Cripple Creek Mining Boom
CRIPPLE CREEK MINING BOOM
CRIPPLE CREEK MINING BOOM began in the early 1890s southwest of Pikes Peak in Colorado, on a former cattle ranch. Robert Womack, a cowboy who prospected occasionally, discovered a promising vein of gold in January 1891. Spring brought many prospectors. On 4 July, W. S. Stratton staked the Independence claim that was to bring him wealth and preeminence as a mine operator. The gap between the mines' wealthy investors and its poorly paid miners, along with an influx of new workers in 1893, led to serious strikes in 1894 and 1904. The district's gold output reached $50 million in 1900 and thereafter declined. The Cripple Creek mines closed in the early 1960s.
Neuschatz, Michael. The Golden Sword: The Coming of Capitalism to the Colorado Mining Frontier. New York: Greenwood Press, 1986.
Rodman, Paul W. Mining Frontiers of the Far West, 1848–1880. New York: Holt, Rinehart and Winston, 1963.
LeRoy R.Hafen/f. b.
"Cripple Creek Mining Boom." Dictionary of American History. . Encyclopedia.com. (October 24, 2018). https://www.encyclopedia.com/history/dictionaries-thesauruses-pictures-and-press-releases/cripple-creek-mining-boom
"Cripple Creek Mining Boom." Dictionary of American History. . Retrieved October 24, 2018 from Encyclopedia.com: https://www.encyclopedia.com/history/dictionaries-thesauruses-pictures-and-press-releases/cripple-creek-mining-boom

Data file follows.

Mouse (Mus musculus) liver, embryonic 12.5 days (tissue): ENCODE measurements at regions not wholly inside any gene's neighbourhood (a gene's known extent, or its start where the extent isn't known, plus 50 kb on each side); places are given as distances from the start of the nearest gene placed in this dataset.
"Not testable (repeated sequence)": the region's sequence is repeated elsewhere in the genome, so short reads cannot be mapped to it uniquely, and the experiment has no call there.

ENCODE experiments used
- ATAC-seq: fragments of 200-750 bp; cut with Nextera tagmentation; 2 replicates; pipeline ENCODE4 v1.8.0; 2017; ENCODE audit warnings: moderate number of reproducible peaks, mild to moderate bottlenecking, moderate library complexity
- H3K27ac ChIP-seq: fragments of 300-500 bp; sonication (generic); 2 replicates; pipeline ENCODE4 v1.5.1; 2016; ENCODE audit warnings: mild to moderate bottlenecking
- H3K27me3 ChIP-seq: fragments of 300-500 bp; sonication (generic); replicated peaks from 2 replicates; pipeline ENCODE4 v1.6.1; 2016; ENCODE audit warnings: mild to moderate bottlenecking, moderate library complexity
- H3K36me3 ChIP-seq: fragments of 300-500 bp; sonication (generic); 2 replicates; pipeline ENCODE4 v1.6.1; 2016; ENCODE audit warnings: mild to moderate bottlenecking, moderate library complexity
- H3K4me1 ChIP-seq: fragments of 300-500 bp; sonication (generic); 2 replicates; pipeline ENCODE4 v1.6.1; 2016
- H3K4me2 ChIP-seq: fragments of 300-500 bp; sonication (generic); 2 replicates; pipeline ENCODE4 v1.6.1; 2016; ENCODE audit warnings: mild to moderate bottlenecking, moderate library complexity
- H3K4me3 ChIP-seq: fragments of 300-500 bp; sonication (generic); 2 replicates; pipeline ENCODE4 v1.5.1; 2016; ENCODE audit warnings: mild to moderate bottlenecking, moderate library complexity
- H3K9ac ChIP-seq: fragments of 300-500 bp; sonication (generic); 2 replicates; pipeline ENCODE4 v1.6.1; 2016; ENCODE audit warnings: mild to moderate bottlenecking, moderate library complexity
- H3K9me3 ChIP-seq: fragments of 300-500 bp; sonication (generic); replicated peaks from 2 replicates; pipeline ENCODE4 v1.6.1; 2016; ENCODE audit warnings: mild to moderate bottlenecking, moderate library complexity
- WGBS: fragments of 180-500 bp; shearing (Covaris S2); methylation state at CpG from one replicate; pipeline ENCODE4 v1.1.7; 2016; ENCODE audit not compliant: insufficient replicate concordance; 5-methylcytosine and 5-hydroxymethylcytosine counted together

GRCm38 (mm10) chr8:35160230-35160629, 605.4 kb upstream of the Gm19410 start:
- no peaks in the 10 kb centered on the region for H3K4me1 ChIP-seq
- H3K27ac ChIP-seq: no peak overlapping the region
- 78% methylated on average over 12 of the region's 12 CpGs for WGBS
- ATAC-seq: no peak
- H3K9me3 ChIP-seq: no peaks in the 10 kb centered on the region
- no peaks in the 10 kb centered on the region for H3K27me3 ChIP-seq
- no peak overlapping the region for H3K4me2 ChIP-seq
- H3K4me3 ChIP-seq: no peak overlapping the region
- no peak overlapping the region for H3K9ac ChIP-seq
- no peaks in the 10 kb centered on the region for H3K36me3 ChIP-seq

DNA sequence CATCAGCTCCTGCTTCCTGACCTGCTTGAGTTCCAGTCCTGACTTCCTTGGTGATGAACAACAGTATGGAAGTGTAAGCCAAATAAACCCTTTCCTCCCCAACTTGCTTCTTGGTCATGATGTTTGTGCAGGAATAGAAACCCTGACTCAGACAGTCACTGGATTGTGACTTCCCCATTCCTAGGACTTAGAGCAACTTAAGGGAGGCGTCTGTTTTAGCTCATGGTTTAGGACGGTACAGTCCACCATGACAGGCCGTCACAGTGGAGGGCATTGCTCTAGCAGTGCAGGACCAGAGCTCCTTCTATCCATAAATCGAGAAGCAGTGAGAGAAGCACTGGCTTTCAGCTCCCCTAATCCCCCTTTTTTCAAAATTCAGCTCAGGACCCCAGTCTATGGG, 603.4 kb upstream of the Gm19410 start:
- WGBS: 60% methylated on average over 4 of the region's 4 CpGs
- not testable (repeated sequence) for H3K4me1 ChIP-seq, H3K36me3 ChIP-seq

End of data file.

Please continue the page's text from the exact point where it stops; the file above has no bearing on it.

Encyclopedia.com gives you the ability to cite reference entries and articles according to common styles from the Modern Language Association (MLA), The Chicago Manual of Style, and the American Psychological Association (APA).
Within the “Cite this article” tool, pick a style to see how all available information looks when formatted according to that style. Then, copy and paste the text into your bibliography or works cited list.
Because each style has its own formatting nuances that evolve over time and not all information is available for every reference entry or article, Encyclopedia.com cannot guarantee each citation it generates. Therefore, it’s best to use Encyclopedia.com citations as a starting point before checking the style against your school or publication’s requirements and the most-recent information available at these sites:
Modern Language Association
The Chicago Manual of Style
American Psychological Association
- Most online reference entries and articles do not have page numbers. Therefore, that information is unavailable for most Encyclopedia.com content. However, the date of retrieval is often important. Refer to each style’s convention regarding the best way to format page numbers and retrieval dates.
- In addition to the MLA, Chicago, and APA styles, your school, university, publication, or institution may have its own requirements for citations. Therefore, be sure to refer to those guidelines when editing your bibliography or works cited list.